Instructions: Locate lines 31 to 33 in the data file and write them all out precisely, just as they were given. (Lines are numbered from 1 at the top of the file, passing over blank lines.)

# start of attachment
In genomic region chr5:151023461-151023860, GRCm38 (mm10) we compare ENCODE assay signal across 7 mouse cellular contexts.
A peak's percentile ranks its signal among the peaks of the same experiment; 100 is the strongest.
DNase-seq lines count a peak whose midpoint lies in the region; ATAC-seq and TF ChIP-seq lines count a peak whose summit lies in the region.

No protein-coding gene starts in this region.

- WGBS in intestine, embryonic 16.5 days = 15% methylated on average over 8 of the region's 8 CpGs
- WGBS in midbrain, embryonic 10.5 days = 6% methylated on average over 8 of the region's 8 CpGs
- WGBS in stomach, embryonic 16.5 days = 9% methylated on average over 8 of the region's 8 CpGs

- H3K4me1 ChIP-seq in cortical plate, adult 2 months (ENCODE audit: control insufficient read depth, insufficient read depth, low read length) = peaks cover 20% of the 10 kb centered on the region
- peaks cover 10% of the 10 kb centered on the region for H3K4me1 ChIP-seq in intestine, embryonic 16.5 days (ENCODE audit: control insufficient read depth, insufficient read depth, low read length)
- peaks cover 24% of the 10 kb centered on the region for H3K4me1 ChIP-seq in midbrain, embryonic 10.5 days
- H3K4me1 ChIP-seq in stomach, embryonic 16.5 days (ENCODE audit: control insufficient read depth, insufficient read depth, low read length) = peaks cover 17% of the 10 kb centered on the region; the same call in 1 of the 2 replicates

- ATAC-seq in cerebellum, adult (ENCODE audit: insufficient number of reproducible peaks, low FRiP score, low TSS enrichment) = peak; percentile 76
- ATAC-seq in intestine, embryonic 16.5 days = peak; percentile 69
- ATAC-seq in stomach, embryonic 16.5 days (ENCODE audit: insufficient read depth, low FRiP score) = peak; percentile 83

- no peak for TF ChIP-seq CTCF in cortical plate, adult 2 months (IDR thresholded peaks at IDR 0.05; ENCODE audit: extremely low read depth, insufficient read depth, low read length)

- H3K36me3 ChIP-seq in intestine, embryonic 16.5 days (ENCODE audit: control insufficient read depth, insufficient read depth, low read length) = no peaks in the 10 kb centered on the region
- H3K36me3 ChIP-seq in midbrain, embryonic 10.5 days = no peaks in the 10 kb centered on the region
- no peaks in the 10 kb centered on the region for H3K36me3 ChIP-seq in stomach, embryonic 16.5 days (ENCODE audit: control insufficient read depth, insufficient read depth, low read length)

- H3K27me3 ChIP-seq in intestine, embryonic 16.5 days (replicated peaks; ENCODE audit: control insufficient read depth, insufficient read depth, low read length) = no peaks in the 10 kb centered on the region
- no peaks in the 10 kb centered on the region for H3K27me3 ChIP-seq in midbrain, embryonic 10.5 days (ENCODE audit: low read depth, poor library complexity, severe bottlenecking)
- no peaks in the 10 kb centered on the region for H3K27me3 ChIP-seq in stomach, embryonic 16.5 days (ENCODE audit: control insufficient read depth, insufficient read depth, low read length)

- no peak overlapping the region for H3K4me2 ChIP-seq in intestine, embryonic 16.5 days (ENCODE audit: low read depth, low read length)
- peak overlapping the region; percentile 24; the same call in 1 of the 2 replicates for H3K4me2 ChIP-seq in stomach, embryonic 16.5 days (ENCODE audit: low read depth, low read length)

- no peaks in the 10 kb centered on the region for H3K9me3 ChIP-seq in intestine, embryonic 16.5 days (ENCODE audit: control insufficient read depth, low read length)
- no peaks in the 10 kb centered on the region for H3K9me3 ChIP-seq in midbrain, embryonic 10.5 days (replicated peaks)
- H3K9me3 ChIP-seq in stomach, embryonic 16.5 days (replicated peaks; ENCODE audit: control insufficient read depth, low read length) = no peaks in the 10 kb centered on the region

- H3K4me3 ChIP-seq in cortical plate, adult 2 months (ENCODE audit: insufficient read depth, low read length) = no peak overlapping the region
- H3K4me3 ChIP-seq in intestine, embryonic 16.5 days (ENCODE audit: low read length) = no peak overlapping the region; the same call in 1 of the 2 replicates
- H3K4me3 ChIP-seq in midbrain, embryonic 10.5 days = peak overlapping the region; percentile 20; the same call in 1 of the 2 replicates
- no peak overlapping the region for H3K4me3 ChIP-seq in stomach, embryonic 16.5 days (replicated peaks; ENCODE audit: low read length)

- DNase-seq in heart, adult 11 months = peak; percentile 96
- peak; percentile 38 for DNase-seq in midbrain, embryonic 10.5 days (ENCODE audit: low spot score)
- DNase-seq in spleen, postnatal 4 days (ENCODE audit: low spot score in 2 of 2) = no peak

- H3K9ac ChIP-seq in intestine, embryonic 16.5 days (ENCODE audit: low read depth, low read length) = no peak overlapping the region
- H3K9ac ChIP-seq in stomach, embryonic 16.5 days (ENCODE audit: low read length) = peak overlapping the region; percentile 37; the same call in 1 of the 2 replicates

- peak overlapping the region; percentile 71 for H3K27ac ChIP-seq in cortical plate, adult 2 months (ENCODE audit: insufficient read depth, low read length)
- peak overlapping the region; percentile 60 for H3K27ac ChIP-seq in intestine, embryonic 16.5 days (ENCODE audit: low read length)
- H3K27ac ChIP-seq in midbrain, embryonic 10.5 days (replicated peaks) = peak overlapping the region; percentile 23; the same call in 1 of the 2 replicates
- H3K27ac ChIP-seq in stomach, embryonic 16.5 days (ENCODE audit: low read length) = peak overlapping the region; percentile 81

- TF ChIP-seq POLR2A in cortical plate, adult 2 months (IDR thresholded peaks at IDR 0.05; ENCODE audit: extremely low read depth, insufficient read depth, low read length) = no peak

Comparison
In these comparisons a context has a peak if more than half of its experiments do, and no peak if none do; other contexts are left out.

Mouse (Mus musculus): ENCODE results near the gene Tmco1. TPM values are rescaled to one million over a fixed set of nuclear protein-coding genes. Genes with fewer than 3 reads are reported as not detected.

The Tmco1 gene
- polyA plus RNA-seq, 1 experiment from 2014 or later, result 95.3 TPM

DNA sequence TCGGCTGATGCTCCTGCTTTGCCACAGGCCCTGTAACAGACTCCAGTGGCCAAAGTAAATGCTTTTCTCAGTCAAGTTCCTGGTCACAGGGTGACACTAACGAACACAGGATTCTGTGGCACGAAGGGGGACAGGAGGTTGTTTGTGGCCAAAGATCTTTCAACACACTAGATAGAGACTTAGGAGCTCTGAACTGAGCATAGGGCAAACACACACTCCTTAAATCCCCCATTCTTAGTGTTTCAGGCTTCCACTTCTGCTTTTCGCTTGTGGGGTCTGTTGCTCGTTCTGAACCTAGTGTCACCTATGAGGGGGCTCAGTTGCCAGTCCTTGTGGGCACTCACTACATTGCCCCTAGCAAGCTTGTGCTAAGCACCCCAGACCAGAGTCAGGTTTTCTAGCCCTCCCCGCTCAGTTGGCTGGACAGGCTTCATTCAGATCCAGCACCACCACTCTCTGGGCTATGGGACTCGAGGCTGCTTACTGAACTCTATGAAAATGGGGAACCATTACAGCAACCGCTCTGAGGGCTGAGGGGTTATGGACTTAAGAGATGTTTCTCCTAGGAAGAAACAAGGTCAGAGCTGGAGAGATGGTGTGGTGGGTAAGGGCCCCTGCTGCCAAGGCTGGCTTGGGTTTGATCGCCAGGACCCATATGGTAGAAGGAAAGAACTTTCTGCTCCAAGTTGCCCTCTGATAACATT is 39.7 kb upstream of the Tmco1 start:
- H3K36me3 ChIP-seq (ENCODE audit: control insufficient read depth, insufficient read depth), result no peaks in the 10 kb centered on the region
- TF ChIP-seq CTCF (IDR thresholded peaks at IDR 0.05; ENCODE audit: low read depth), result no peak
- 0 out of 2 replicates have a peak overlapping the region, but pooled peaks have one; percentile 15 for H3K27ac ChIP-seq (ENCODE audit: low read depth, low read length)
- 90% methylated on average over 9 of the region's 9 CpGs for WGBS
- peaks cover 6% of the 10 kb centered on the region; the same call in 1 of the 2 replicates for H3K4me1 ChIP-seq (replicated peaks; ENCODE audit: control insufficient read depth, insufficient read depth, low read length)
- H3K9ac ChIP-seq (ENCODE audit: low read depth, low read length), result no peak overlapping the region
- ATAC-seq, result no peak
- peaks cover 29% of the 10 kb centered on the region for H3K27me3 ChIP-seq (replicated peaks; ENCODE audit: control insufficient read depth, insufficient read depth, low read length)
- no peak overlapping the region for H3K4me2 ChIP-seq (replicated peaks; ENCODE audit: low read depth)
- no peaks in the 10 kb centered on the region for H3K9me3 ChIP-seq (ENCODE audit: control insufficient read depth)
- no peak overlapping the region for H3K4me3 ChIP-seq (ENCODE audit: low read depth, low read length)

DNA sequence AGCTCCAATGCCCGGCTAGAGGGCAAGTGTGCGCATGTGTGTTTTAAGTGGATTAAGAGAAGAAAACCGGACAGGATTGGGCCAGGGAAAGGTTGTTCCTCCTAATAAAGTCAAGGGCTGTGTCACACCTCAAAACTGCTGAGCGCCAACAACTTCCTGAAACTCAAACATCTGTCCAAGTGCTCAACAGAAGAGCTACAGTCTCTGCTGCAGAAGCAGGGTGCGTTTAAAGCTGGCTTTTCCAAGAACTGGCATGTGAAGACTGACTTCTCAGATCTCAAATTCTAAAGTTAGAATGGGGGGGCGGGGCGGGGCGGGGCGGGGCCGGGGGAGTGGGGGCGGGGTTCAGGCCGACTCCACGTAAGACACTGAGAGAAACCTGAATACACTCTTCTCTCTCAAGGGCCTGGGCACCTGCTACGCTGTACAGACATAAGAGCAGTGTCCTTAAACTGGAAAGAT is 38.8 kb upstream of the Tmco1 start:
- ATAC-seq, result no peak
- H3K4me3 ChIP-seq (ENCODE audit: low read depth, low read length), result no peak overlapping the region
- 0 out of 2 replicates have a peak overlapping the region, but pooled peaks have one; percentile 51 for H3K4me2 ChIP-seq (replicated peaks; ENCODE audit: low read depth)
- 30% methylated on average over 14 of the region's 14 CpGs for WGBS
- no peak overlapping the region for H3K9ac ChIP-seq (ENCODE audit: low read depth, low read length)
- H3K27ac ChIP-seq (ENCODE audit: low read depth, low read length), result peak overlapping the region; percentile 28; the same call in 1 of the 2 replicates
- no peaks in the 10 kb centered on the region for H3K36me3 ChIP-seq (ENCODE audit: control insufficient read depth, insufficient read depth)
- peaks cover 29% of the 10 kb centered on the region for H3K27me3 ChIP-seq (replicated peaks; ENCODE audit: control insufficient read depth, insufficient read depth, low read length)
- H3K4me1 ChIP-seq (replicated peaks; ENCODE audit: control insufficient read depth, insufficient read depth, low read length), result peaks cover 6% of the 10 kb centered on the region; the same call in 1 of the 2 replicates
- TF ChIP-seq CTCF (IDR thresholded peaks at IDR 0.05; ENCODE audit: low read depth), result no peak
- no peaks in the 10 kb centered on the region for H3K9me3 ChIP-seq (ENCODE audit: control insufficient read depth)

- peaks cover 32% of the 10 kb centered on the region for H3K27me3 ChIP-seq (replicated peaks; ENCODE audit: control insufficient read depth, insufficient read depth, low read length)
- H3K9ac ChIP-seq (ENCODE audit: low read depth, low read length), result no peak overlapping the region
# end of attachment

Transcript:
- DNase-seq in heart, adult 11 months = peak; percentile 96
- peak; percentile 38 for DNase-seq in midbrain, embryonic 10.5 days (ENCODE audit: low spot score)
- DNase-seq in spleen, postnatal 4 days (ENCODE audit: low spot score in 2 of 2) = no peak